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Saturdays: 10 - 4pm March to November
10 - 3pm November to Christmas

Sundays: 10-3pm March to September

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As the weather starts to become more challenging, it is beneficial to spend some time out in the garden preparing for winter before it becomes too cold. There’s plenty to do, so we’ve put together a checklist to help you get started.


  • There’s still time to plant spring flowering bulbs for a colourful display once spring arrives.
  • Winter bedding is now available – liven up containers with a display of pansies, violas and primulas.  Combine with evergreen shrubs and trailing plants for additional interest.
  • Bare root trees and roses can be planted between now and February.
  • Remove decayed foliage on perennials. You can lift and divide overcrowded clumps to maintain vigour and produce additional plants.
  • Apply a mulch on flowerbeds.
  • Protect any tender plants by bringing them into a greenhouse or conservatory.
  • Lightly prune shrubs to neaten their appearance prior to their hard pruning in spring.
  • Take hardwood cuttings of deciduous shrubs and trees.
  • Take root cuttings from your favourite perennials to help fill the gaps next year. You can store them in a cold frame or greenhouse to take root.

Garden maintenance

  • Clean out the greenhouse, washing the glass, floor and staging with horticultural disinfectant. Replace any broken glass before winter sets in.
  • You can insulate the inside of the greenhouse with bubblewrap if you are overwintering tender plants in it.
  • Insulate outdoor containers with hessian or bubblewrap.
  • Tools, seed trays and containers can be washed, dried and stored away to protect from overwintering pests and diseases.
  • Insulate pipes and taps to prevent freezing.
  • Gather leaves from the lawn and pond to make your own leaf mould. Don’t be too hasty to take leaves from the borders, grubs and bugs amongst them will provide a good source of food for birds.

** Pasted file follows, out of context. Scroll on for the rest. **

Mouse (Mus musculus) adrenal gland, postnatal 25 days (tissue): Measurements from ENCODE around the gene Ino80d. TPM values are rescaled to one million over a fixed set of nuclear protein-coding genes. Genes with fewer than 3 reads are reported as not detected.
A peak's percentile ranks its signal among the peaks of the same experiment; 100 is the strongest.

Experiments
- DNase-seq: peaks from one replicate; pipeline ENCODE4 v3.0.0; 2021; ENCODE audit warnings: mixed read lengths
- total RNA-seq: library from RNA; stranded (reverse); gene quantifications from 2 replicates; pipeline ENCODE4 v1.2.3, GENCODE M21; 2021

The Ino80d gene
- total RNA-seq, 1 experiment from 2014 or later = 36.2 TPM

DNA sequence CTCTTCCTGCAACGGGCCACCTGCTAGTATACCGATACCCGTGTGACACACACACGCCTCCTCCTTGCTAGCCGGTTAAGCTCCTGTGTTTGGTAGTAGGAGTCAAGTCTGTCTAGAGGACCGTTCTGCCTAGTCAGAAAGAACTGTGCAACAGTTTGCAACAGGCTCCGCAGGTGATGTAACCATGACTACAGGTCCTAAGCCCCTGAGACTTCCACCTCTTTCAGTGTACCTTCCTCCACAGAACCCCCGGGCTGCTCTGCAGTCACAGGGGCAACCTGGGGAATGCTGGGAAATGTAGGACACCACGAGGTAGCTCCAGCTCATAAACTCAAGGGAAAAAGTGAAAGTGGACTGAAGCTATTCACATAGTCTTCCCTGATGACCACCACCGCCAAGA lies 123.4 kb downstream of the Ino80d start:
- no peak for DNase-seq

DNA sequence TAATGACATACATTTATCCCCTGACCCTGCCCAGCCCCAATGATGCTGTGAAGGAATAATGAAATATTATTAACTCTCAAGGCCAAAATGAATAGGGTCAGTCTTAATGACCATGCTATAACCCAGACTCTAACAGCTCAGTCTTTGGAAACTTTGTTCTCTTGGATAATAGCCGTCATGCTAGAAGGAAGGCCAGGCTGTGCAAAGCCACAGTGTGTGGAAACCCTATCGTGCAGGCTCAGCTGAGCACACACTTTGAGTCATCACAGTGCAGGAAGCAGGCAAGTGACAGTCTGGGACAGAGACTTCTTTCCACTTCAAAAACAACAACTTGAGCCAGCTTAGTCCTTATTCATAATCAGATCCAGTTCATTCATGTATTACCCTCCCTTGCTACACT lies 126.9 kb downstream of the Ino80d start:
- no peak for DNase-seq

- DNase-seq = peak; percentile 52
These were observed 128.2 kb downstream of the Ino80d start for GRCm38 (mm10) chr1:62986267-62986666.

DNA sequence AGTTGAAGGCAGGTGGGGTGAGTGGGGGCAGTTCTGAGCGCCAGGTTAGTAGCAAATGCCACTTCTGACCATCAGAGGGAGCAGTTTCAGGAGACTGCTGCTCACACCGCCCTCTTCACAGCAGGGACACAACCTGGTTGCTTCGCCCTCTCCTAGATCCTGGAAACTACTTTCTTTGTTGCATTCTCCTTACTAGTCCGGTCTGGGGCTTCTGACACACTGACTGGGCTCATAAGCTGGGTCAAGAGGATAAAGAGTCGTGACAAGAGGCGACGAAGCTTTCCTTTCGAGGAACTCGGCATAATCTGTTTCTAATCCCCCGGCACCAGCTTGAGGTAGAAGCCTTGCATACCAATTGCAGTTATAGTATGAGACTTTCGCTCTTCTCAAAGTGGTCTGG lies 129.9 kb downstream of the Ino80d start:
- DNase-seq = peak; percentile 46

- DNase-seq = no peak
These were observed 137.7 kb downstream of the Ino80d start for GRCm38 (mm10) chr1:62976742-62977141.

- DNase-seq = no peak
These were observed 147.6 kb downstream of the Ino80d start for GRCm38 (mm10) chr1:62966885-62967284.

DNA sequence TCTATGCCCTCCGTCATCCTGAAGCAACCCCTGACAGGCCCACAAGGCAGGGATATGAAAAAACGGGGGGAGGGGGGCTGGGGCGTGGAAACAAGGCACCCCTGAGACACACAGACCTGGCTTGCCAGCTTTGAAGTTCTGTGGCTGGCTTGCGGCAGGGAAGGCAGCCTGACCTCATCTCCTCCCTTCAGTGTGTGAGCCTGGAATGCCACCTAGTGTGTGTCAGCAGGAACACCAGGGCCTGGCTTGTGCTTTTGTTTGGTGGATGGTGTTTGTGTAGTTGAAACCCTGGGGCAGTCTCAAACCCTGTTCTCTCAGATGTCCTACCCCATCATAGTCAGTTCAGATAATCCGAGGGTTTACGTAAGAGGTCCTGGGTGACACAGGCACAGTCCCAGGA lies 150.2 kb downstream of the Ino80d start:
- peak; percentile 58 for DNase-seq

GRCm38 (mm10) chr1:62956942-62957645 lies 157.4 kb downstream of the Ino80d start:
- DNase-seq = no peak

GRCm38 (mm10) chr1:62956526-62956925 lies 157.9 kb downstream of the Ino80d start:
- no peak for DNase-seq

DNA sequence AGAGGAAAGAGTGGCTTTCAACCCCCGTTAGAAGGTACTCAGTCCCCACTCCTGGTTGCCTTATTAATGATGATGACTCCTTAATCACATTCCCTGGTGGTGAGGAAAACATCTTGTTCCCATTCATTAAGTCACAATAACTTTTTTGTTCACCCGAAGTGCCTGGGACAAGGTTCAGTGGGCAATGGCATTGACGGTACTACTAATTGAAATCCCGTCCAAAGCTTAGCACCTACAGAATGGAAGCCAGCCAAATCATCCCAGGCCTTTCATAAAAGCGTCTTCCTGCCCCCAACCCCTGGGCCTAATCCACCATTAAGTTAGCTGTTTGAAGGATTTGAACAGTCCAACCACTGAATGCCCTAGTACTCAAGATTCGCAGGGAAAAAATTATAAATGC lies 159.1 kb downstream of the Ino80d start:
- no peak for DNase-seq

• If you have a vegetable garden, apply well rotted manure to the across the beds to rot down over winter.


  • Provide fat balls in wire cages for birds – remove from plastic nets to prevent birds getting caught in them.
  • Put out finely chopped bacon rind and grated cheese for small birds such as wrens. Sunflower hearts and peanuts are ideal for sparrows, finches, nuthatches and tits, whilst thrushes and blackbirds will favour fruits such as over-ripe apples and raisins. Blue tits and robins prefer mealworms.
  • Keep a bird bath topped up through winter.
  • Hollow stemmed perennials will provide homes for overwintering insects, leave unpruned until spring.
  • Consider planting shrubs that will provide fruit over winter and to provide cover at a boundary – perhaps cotoneaster or pyracantha?
  • Check bonfires for sheltering animals, such as hedgehogs, toads and frogs and be careful when turning compost heaps. You can provide leaf and log piles in a sheltered corner for hibernation.
  • Shallow dishes of water at ground level in the garden will provide a drink for all garden wildlife.
  • Hedgehogs should be settling down to hibernate now, if you see one they will probably benefit from some food and then left to find suitable shelter. Feed with dog or cat food and put a dish of water out to drink.

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